The interconnection with all life is not a random thought.  To me it is a fact. To say that we are more alike than different is true, as human life was formed from stardust, the explosion of stars to form supernovas that create and cast all the elements of the planets and all life in the universe.

It gives me comfort to know that life has this continuity. We are born containing these starburst elements, and these particles and energy remain, even after death. 

My fantasy is thus:

Upon death, my ashes will be scattered from the hillside chapel of our property that faces southwest toward the San Dieguito River. Water from Volcan Mountain follows this river about fifty-five miles before emptying into the Pacific Ocean. My ashes containing my life’s elements will thus be united with the Pacific.

From here, I’ll be taken on a long journey, swirling past islands and eventually being swept along the Kuroshio Current into the East China Sea toward South Korea’s Jeju Island with its scent of mandarin oranges in the balmy air. It is here that my elements will linger, finding a new place on this planet under the sea below the snow-capped volcano, Mt. Hallasan.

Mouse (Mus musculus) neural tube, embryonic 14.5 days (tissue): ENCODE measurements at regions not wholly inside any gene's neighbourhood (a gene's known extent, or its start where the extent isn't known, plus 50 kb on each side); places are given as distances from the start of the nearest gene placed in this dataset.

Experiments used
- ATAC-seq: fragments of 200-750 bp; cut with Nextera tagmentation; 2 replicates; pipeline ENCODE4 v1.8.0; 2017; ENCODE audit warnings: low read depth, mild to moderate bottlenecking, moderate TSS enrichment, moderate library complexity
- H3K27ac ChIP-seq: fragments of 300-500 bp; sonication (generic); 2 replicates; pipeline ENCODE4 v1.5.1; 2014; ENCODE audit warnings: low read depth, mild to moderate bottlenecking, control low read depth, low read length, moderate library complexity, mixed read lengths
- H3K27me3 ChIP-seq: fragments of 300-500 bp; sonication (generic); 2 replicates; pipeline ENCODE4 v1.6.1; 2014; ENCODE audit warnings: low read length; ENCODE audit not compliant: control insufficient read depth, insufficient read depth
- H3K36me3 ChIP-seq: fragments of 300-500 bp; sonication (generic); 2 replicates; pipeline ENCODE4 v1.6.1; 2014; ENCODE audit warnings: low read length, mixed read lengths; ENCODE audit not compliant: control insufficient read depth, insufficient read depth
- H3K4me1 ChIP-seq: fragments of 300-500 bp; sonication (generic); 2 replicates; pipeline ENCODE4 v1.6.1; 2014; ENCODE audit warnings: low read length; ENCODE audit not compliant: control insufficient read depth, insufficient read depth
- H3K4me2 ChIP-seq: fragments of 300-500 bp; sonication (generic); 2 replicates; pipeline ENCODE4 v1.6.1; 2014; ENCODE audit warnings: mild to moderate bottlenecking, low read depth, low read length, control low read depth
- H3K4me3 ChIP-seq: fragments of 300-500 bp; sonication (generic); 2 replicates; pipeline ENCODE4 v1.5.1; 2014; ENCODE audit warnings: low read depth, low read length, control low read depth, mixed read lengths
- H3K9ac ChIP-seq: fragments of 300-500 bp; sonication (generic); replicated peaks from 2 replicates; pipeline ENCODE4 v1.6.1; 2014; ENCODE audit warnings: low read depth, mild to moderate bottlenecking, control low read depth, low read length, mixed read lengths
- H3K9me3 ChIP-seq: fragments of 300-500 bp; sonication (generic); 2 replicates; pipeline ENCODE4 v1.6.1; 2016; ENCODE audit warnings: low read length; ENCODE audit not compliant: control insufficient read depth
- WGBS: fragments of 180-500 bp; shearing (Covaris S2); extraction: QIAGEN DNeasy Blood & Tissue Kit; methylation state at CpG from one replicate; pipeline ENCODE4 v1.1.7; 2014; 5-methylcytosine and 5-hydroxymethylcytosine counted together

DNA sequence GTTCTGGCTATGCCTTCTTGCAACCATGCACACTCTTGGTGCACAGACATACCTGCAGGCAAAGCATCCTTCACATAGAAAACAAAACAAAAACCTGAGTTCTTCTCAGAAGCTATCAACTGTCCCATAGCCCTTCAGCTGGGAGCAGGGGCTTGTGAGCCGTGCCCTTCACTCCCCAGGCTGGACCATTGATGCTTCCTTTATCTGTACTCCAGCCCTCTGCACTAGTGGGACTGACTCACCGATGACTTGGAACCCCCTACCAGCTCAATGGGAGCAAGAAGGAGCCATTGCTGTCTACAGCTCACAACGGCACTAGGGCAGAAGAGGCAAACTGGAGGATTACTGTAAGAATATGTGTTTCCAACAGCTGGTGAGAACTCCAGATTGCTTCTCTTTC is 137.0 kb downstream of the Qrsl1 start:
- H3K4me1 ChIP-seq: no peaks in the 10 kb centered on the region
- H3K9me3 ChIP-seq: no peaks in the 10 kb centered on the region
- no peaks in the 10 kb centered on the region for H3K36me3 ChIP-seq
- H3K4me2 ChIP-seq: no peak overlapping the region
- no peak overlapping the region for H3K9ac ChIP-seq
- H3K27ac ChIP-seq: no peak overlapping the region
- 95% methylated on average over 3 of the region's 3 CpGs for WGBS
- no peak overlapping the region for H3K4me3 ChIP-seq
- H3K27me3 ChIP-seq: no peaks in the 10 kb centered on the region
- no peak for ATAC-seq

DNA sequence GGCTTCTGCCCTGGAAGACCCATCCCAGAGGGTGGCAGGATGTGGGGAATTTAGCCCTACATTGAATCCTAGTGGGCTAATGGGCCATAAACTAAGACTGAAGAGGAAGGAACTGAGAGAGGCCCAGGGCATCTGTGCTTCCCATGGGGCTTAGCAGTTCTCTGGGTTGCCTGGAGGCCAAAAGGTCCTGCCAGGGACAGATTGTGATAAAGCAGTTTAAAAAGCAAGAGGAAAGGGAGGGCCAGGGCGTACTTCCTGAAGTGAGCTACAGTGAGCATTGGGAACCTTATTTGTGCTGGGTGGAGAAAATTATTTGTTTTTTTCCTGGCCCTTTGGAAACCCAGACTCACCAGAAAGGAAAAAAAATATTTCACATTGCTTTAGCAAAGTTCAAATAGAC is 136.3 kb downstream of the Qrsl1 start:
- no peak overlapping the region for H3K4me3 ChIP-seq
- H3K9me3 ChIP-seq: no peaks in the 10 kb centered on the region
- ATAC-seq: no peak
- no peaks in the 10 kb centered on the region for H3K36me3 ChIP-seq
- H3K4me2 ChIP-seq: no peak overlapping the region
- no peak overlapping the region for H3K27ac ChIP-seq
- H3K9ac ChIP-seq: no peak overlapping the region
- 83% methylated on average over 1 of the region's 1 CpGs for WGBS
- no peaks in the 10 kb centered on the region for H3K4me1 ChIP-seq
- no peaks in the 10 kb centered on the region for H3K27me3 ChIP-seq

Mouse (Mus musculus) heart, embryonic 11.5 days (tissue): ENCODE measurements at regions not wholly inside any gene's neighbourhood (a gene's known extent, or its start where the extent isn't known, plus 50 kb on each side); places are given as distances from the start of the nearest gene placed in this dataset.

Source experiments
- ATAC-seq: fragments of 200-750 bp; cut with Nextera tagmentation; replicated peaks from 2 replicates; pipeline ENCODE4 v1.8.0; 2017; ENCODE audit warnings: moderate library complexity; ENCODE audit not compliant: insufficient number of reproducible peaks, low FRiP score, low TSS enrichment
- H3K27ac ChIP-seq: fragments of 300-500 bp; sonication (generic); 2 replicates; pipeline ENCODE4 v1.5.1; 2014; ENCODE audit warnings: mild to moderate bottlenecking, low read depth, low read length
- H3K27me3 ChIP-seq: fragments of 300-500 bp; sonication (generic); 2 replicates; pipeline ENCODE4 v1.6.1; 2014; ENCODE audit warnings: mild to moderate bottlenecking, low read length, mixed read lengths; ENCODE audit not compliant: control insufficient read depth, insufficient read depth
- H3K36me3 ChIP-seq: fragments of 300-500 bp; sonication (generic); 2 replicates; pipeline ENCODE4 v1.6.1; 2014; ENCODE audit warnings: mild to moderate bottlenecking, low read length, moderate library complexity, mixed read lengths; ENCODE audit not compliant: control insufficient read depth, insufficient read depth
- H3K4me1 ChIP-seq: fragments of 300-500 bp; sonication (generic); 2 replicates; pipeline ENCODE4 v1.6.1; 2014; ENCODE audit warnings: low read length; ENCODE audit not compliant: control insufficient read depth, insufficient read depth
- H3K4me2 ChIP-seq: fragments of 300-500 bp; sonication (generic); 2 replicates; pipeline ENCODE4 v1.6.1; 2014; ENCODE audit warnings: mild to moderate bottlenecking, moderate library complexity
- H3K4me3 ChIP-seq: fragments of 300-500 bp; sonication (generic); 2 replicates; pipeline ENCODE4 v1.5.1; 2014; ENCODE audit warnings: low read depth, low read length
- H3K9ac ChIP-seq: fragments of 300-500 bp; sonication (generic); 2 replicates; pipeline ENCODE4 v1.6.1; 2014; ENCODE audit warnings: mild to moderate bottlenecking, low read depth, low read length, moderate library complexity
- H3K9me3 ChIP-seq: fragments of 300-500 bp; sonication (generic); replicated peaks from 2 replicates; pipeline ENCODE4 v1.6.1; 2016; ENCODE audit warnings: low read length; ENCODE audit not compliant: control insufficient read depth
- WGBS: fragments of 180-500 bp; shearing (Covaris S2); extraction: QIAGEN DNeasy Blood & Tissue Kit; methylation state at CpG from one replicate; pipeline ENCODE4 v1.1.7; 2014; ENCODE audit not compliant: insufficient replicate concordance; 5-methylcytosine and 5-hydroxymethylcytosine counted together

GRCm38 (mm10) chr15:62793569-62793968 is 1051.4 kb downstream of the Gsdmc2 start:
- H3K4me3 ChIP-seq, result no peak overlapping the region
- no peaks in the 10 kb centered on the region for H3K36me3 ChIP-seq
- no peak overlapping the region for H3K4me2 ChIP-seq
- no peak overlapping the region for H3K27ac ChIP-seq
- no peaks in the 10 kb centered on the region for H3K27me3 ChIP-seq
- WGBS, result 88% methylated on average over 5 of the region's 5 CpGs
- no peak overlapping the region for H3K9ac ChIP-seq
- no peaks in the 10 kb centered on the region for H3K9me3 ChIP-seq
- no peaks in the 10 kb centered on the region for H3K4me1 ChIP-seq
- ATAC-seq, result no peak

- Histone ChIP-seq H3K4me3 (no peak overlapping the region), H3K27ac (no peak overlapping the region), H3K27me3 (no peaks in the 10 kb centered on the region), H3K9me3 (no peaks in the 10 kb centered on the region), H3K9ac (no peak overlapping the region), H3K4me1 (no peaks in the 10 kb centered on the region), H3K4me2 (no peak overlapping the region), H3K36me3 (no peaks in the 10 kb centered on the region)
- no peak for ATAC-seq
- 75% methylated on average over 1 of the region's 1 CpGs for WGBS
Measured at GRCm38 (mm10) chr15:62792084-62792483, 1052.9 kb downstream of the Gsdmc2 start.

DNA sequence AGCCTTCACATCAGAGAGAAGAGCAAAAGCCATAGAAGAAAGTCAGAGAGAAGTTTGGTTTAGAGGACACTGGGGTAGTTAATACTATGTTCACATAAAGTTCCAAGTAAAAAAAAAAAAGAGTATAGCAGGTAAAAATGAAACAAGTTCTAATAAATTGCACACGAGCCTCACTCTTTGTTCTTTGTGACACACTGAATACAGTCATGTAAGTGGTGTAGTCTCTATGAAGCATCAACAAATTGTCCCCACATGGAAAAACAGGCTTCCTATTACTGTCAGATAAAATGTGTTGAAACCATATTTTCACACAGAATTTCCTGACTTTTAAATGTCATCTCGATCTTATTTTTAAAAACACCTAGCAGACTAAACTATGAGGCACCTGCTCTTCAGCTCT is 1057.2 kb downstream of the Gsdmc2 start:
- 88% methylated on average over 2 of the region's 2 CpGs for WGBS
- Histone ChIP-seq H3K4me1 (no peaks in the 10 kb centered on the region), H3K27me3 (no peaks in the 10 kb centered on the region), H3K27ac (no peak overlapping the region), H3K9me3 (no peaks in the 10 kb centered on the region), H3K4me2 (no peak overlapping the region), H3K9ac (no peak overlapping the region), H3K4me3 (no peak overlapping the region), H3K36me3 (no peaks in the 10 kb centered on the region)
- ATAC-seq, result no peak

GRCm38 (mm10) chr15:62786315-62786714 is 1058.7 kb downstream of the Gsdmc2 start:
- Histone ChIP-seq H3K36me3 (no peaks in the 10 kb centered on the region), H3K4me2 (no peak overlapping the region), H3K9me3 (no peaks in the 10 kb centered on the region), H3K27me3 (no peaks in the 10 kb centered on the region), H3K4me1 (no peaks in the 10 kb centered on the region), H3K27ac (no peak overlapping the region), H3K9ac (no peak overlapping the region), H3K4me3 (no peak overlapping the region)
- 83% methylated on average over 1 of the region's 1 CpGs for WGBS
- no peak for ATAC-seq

Then, one warm subtropical day, one of the island’s Sea Women, called Haenyeo or Pearl Divers, will put on her wetsuit and attach a green net bag to a large orange float. She is searching for sea urchins and red sea cucumbers. She swims out past the seaweed-covered basalt rock; she’ll free dive ten to twenty feet under the turquoise water. 

After several half-minute dives, she surfaces to find herself surrounded by a pod of dolphins. Startled at first, she soon feels a kinship with their playfulness and considers this a good omen. 

The girl pulls the now heavy net to shore and is greeted by other divers who are anxious to see what she has found. Among the urchins and sea cucumbers, there are a couple of abalones, and a singular oyster shell. She carefully pries the shell open with her knife. There is still life within the crusty exterior. Deep inside the oyster, her knife tip releases a luminous round pearl that, unknown to her, contains the elements of my ashes. 

There, the circle of one life is complete.



PHOTO: John Durant